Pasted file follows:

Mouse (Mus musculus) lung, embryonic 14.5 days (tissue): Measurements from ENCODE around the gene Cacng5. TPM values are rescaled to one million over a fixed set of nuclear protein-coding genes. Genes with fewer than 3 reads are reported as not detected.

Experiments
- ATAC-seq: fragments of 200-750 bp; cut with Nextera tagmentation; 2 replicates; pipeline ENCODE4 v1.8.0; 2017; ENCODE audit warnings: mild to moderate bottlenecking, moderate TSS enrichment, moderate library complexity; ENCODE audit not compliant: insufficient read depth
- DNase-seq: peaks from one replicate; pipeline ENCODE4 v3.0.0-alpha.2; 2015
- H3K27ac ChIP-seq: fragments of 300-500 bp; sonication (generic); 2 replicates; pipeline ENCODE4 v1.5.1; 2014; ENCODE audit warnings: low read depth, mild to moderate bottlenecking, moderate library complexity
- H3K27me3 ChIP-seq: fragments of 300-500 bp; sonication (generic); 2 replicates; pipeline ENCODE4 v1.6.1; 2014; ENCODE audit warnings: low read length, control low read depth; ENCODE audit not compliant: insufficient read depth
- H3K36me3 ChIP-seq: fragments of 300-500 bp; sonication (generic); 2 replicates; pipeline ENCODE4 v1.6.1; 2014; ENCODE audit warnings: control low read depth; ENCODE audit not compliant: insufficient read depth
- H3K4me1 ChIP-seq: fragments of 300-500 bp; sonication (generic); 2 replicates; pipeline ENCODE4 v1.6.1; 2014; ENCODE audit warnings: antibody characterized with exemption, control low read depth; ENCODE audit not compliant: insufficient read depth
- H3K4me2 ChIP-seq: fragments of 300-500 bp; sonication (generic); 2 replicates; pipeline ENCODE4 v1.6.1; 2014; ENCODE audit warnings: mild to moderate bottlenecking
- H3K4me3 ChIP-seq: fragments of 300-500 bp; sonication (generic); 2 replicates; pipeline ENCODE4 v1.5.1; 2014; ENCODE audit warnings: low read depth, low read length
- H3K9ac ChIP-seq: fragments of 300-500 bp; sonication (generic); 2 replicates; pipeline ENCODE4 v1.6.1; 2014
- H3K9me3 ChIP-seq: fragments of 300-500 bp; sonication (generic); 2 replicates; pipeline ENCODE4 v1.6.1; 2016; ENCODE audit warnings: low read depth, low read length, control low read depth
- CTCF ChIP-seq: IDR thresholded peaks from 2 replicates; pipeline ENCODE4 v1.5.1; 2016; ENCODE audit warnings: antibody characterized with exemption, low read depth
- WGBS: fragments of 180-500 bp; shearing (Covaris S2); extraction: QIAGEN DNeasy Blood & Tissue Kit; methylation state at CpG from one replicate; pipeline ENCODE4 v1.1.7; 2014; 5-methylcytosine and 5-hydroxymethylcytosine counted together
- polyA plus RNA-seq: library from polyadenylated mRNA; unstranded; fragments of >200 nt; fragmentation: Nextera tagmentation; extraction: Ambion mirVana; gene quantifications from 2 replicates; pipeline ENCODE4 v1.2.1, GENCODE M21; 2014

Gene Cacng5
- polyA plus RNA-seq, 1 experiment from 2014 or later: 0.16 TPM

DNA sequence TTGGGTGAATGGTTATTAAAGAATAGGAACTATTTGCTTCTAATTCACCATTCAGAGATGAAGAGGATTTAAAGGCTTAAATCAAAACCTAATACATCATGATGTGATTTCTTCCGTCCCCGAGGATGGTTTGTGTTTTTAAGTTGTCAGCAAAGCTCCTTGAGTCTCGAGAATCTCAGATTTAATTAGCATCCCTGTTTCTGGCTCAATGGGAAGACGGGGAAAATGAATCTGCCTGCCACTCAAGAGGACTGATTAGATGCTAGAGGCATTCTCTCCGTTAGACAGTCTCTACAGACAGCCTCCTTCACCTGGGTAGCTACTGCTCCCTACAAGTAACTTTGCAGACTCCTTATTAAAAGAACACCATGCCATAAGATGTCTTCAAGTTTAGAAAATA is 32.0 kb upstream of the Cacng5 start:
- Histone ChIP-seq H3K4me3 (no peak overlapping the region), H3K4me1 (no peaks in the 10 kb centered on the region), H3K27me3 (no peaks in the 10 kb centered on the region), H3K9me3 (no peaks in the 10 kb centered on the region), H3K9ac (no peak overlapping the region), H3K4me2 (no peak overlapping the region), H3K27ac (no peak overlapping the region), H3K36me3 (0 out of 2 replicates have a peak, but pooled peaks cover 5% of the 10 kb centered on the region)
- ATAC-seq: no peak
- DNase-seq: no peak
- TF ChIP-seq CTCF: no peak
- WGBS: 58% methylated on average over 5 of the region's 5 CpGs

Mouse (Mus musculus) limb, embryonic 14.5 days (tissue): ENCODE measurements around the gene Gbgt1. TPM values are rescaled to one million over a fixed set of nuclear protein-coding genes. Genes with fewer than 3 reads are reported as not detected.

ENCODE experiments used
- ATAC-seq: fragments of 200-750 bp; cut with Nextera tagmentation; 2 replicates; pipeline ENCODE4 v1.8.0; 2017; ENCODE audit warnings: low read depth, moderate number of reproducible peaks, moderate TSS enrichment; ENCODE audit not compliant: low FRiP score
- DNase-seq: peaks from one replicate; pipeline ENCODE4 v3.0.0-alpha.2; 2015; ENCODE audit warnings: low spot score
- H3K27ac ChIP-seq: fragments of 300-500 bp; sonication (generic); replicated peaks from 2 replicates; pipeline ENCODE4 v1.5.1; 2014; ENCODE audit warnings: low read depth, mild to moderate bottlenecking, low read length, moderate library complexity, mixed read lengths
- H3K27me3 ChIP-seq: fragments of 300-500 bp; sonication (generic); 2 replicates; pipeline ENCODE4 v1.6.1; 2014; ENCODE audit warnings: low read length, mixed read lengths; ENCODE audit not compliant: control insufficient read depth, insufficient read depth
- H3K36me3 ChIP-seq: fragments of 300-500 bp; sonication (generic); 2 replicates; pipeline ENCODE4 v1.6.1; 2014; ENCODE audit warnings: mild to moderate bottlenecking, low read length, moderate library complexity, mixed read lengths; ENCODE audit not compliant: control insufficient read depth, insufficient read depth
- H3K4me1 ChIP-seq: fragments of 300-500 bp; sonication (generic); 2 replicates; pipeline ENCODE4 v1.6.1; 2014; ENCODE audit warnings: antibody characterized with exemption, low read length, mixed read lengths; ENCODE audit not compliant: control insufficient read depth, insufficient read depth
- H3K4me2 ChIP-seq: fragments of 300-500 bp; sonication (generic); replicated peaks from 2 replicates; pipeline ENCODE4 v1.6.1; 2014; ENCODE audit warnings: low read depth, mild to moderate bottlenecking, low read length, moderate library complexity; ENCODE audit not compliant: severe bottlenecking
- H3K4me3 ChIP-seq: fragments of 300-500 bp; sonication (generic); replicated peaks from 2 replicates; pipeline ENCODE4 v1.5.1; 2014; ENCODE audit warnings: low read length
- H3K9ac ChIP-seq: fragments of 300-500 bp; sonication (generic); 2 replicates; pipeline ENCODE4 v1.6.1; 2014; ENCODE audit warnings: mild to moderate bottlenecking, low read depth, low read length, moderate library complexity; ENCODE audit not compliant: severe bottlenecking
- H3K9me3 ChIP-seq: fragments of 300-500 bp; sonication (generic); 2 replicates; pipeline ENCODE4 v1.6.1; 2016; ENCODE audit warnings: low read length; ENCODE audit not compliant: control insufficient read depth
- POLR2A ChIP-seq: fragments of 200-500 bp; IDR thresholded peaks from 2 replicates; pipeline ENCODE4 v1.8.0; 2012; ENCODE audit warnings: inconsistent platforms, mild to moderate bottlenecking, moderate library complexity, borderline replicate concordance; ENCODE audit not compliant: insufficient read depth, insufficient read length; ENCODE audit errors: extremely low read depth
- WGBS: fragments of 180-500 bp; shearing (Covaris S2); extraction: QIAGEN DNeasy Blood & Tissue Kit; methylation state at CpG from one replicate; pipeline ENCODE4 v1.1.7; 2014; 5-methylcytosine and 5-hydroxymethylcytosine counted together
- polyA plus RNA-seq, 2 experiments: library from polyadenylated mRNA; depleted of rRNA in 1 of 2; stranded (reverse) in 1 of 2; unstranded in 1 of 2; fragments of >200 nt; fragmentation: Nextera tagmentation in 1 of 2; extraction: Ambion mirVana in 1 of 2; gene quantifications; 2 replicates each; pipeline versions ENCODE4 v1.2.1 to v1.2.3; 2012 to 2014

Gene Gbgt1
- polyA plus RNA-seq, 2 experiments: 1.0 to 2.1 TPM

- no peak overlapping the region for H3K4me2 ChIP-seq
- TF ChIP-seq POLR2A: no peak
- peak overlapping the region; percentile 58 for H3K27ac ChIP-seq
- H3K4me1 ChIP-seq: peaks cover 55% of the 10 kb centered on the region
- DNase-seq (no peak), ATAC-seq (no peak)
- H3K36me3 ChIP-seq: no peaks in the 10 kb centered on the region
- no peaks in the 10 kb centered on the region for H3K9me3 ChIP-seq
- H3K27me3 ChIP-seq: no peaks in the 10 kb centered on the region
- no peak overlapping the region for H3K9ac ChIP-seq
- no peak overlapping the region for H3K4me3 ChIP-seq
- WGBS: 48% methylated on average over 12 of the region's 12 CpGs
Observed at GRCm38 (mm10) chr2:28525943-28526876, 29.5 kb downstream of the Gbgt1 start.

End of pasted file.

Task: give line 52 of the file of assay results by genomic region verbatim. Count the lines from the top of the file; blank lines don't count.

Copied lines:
Observed at GRCm38 (mm10) chr2:28525943-28526876, 29.5 kb downstream of the Gbgt1 start.